WhoAteMySnickers Mon 18-Jul-11 22:20:06

I think it is entirely reasonable for your mum to choose to keep two non communal rooms in her own house in whatever state she likes.

Move out if you don't like it.

FabbyChic Mon 18-Jul-11 22:25:18

Bubbles because it is cheap!

MissBeehiving Mon 18-Jul-11 22:25:56


They are rooms in her house, which you don't use. Your mum is "doing her bit" by allowing you to live there. If it irks you, move out.

bubblesincoffee Mon 18-Jul-11 22:29:22

Well, I suppose there is that! grin

I love my Mum dearly and we get on well, but I wouldn't live with her if you paid me. So I suppose I just find it hard to understand why anyone would want to still be living with their parents when thay are in a relationship and having a baby.

Cleverything Mon 18-Jul-11 22:30:08

Message withdrawn at poster's request.

trailsongs Mon 18-Jul-11 22:33:51

I would happily move out but have to wait till I go back to work before we can really afford to. Maybe I should chill out a bit in the time being...but it's hard when you're crazy nesting! blush

I had heard that a dusty house increases the risk of a child developing asthma/eczema/allergies and these all run in my family. But maybe as long as long as we stay clear of those rooms it'll be alright.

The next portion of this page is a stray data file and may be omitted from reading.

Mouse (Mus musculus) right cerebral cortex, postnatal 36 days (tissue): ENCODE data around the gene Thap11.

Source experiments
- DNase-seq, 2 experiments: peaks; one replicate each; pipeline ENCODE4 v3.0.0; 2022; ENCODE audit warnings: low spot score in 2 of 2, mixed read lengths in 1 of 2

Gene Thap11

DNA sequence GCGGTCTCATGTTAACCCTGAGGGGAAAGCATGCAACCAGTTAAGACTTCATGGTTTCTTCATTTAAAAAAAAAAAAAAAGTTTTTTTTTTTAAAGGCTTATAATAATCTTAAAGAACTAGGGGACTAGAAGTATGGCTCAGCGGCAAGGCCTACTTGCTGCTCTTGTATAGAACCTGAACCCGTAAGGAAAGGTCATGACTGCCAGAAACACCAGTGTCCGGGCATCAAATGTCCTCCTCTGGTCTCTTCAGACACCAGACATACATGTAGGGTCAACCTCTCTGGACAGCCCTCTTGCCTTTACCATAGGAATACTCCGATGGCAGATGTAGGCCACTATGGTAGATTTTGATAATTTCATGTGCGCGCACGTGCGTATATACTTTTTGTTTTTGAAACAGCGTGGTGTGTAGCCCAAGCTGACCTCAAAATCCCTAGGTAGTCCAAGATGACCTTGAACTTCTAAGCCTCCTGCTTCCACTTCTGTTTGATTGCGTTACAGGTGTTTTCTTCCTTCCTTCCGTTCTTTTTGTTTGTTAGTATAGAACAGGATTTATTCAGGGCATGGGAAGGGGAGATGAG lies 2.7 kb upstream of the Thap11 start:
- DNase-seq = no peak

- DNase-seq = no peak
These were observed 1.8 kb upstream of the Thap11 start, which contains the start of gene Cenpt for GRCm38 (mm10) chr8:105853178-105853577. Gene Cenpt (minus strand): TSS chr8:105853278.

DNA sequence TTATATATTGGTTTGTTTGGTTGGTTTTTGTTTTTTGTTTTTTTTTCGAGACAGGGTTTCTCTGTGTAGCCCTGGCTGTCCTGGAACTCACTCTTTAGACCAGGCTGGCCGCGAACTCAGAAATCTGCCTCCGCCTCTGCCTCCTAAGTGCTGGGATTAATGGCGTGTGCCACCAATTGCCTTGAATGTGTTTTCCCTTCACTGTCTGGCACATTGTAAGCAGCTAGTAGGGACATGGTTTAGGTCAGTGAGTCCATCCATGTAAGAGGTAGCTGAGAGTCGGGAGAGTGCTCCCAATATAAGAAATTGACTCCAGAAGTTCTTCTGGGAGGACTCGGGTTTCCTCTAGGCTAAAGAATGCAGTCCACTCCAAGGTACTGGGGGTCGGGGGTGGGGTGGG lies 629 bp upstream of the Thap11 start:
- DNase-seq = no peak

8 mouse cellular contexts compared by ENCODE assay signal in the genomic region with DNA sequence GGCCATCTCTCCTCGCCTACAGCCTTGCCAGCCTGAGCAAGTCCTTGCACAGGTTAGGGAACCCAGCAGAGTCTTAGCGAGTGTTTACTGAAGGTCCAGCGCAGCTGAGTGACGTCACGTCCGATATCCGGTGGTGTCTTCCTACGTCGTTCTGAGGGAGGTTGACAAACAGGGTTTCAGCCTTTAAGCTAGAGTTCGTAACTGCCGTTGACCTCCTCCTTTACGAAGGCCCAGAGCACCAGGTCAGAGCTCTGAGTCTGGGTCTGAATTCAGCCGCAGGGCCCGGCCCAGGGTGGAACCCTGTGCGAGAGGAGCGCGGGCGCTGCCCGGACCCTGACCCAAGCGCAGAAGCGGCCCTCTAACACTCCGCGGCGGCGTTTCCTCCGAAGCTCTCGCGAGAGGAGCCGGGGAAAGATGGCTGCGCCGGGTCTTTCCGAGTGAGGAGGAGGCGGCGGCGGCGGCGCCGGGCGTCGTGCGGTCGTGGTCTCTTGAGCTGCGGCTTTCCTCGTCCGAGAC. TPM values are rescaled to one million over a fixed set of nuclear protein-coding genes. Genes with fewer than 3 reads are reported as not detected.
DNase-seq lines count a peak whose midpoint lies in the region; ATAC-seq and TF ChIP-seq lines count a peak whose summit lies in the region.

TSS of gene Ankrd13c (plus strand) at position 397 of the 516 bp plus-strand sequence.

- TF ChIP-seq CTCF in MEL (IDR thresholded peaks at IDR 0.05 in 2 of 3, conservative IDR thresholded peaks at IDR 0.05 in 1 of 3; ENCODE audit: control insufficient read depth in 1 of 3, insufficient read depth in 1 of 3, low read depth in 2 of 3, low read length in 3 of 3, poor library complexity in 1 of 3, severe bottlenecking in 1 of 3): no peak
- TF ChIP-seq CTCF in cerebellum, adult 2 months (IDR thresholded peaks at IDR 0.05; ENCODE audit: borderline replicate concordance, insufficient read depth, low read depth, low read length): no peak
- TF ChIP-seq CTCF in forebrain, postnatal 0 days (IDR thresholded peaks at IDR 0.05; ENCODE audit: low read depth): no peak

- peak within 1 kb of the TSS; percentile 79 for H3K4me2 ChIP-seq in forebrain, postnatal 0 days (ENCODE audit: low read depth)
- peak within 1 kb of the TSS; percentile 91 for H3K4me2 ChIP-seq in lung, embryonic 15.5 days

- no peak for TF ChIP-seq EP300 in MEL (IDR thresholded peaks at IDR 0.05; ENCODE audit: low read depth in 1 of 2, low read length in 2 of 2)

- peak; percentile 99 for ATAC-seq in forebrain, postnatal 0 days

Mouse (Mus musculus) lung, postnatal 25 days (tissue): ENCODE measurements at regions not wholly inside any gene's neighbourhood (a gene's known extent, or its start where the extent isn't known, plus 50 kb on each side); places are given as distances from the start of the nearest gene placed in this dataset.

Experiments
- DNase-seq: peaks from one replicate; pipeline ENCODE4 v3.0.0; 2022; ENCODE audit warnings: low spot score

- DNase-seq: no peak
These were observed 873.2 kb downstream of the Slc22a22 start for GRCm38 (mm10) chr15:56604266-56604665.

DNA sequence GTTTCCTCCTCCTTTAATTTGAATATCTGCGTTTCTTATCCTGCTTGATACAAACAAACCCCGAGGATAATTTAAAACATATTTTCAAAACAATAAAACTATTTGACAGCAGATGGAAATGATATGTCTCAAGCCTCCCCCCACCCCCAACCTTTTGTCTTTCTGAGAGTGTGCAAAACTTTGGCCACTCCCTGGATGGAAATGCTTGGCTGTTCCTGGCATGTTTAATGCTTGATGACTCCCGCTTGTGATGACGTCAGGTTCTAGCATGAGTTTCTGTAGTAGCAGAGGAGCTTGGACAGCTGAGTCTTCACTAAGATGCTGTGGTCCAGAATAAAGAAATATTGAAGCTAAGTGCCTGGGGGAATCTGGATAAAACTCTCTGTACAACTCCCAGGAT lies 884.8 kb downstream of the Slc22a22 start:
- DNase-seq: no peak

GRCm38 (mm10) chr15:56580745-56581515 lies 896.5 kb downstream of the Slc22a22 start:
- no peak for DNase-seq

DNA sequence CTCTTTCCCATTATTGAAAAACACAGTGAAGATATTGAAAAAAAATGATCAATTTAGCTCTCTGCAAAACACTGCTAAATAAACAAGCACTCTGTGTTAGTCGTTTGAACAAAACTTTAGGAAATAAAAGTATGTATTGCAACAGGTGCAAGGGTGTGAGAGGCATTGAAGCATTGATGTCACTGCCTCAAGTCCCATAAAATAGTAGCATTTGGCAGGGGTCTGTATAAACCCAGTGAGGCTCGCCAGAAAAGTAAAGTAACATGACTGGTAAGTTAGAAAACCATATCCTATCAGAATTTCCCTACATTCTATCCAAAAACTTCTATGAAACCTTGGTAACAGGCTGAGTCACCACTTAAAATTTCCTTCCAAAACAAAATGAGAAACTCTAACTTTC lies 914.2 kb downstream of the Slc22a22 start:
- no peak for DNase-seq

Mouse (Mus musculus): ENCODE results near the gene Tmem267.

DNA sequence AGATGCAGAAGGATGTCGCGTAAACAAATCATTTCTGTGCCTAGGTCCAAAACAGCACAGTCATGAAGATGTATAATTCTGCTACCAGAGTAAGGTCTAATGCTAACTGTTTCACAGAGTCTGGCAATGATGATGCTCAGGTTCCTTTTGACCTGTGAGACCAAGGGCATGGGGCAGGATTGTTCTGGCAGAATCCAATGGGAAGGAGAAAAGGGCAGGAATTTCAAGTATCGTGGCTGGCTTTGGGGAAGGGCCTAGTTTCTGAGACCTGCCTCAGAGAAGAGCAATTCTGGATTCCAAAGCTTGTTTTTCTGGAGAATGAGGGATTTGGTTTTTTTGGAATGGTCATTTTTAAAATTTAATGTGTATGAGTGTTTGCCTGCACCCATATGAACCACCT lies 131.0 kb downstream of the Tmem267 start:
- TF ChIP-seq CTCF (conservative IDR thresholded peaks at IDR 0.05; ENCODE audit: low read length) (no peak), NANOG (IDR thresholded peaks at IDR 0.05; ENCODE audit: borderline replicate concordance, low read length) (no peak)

DogsBestFriend - my mum offered the spare room as a nursery (we didn't ask) and we were supposed to have painted it months ago (she wanted it painted). I didn't start out complaining and I certainly am not making demands I just expected a little more cooperation. But fair enough, it is her house.

Springchickengoldbrass - this has crossed my mind... I do hope not but as you say, if so, there's not much I can do about it!

FuzzpigFourFiveSix Mon 18-Jul-11 22:40:28

Actually there is a school of thought that believes it's the children in really clean houses who may be more likely to develop asthma - they are not exposed to minor amounts of allergens and therefore cannot build up immunity.

Anyway... Hoarding is an addiction and it's the reason DH and I (well, DP back then) moved out when I was pregnant. I really doubt this will work for you for very long. Hang tight for now, and save up as much money as possible, so when you can afford it you can move.

DogsBestFriend Mon 18-Jul-11 22:43:49

Fair comment, OP, and I apologise. smile

I dunno about dust because I'm seemingly permanantly attached to my Dyson but if it's a comfort my DC have always been brought up with a miltitude of cats and dogs to no ill effect and they, like humans, produce a fair amount of dander.

chalat Mon 18-Jul-11 22:54:57

Agree with those who have said move as soon as practicable. Your mother is unlikely to change. We never lived with my mother but she too wanted to clear stuff 'herself' from the hoarded stuff that took over the entire house and strongly resented any offers to help or do it for her, she wanted to do it 'herself'. To her dying day. sad

Cleverything Mon 18-Jul-11 23:26:30

Message withdrawn at poster's request.